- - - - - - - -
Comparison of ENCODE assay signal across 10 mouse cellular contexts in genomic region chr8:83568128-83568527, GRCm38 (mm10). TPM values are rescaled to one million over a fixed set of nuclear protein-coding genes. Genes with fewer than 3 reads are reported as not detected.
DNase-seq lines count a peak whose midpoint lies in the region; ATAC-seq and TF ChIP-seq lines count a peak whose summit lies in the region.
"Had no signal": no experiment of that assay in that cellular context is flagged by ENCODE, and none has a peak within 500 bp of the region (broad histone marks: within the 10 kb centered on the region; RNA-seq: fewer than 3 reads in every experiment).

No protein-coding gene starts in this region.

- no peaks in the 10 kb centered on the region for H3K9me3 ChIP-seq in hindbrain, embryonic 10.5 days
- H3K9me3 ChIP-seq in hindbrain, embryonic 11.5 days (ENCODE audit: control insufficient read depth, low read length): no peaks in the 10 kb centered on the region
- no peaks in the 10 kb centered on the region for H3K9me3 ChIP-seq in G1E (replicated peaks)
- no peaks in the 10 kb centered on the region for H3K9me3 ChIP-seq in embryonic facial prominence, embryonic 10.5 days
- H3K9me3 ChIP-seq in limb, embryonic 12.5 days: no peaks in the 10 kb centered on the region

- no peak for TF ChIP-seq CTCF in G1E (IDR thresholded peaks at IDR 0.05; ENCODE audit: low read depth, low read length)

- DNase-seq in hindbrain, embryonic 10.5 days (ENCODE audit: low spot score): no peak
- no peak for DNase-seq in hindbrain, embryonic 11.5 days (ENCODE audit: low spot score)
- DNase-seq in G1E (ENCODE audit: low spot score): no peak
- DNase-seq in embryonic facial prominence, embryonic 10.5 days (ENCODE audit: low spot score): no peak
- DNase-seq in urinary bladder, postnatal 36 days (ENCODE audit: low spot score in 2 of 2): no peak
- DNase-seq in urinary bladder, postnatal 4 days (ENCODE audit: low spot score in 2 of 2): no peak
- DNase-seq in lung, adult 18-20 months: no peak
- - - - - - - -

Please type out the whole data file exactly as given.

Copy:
Comparison of ENCODE assay signal across 10 mouse cellular contexts in genomic region chr8:83568128-83568527, GRCm38 (mm10). TPM values are rescaled to one million over a fixed set of nuclear protein-coding genes. Genes with fewer than 3 reads are reported as not detected.
DNase-seq lines count a peak whose midpoint lies in the region; ATAC-seq and TF ChIP-seq lines count a peak whose summit lies in the region.
"Had no signal": no experiment of that assay in that cellular context is flagged by ENCODE, and none has a peak within 500 bp of the region (broad histone marks: within the 10 kb centered on the region; RNA-seq: fewer than 3 reads in every experiment).

No protein-coding gene starts in this region.

- no peaks in the 10 kb centered on the region for H3K9me3 ChIP-seq in hindbrain, embryonic 10.5 days
- H3K9me3 ChIP-seq in hindbrain, embryonic 11.5 days (ENCODE audit: control insufficient read depth, low read length): no peaks in the 10 kb centered on the region
- no peaks in the 10 kb centered on the region for H3K9me3 ChIP-seq in G1E (replicated peaks)
- no peaks in the 10 kb centered on the region for H3K9me3 ChIP-seq in embryonic facial prominence, embryonic 10.5 days
- H3K9me3 ChIP-seq in limb, embryonic 12.5 days: no peaks in the 10 kb centered on the region

- no peak for TF ChIP-seq CTCF in G1E (IDR thresholded peaks at IDR 0.05; ENCODE audit: low read depth, low read length)

- DNase-seq in hindbrain, embryonic 10.5 days (ENCODE audit: low spot score): no peak
- no peak for DNase-seq in hindbrain, embryonic 11.5 days (ENCODE audit: low spot score)
- DNase-seq in G1E (ENCODE audit: low spot score): no peak
- DNase-seq in embryonic facial prominence, embryonic 10.5 days (ENCODE audit: low spot score): no peak
- DNase-seq in urinary bladder, postnatal 36 days (ENCODE audit: low spot score in 2 of 2): no peak
- DNase-seq in urinary bladder, postnatal 4 days (ENCODE audit: low spot score in 2 of 2): no peak
- DNase-seq in lung, adult 18-20 months: no peak